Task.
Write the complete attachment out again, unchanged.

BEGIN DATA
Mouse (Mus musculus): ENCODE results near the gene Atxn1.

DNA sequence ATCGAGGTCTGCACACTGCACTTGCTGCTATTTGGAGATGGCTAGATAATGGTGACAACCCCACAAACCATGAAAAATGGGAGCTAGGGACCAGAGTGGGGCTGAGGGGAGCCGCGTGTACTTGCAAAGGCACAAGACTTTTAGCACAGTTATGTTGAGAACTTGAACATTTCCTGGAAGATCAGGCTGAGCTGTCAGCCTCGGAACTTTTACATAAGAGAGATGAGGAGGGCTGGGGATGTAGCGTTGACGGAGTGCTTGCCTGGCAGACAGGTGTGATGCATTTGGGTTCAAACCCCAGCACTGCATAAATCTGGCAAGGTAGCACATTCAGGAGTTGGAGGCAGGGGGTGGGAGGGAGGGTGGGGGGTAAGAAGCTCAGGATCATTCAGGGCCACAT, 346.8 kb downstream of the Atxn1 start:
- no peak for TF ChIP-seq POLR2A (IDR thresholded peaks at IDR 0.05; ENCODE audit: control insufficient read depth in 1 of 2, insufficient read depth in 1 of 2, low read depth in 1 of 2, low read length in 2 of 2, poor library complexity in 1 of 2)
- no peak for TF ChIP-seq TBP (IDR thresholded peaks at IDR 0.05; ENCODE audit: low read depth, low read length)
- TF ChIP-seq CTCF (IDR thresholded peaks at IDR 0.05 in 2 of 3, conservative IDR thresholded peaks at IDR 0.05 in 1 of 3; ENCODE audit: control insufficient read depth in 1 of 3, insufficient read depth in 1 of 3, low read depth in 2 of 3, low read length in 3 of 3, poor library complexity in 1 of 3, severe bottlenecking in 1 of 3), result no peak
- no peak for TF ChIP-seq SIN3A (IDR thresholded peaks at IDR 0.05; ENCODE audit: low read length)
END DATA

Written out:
Mouse (Mus musculus): ENCODE results near the gene Atxn1.

DNA sequence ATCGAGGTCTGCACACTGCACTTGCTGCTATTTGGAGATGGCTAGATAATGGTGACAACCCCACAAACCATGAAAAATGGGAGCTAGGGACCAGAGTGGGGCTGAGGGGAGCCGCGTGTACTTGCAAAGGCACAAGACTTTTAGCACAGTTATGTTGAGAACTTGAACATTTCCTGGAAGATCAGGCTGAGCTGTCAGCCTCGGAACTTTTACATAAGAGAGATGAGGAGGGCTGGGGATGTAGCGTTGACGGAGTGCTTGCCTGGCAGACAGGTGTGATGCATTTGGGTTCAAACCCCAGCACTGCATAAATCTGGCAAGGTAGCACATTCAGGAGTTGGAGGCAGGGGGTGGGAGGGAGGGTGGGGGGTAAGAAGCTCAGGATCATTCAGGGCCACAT, 346.8 kb downstream of the Atxn1 start:
- no peak for TF ChIP-seq POLR2A (IDR thresholded peaks at IDR 0.05; ENCODE audit: control insufficient read depth in 1 of 2, insufficient read depth in 1 of 2, low read depth in 1 of 2, low read length in 2 of 2, poor library complexity in 1 of 2)
- no peak for TF ChIP-seq TBP (IDR thresholded peaks at IDR 0.05; ENCODE audit: low read depth, low read length)
- TF ChIP-seq CTCF (IDR thresholded peaks at IDR 0.05 in 2 of 3, conservative IDR thresholded peaks at IDR 0.05 in 1 of 3; ENCODE audit: control insufficient read depth in 1 of 3, insufficient read depth in 1 of 3, low read depth in 2 of 3, low read length in 3 of 3, poor library complexity in 1 of 3, severe bottlenecking in 1 of 3), result no peak
- no peak for TF ChIP-seq SIN3A (IDR thresholded peaks at IDR 0.05; ENCODE audit: low read length)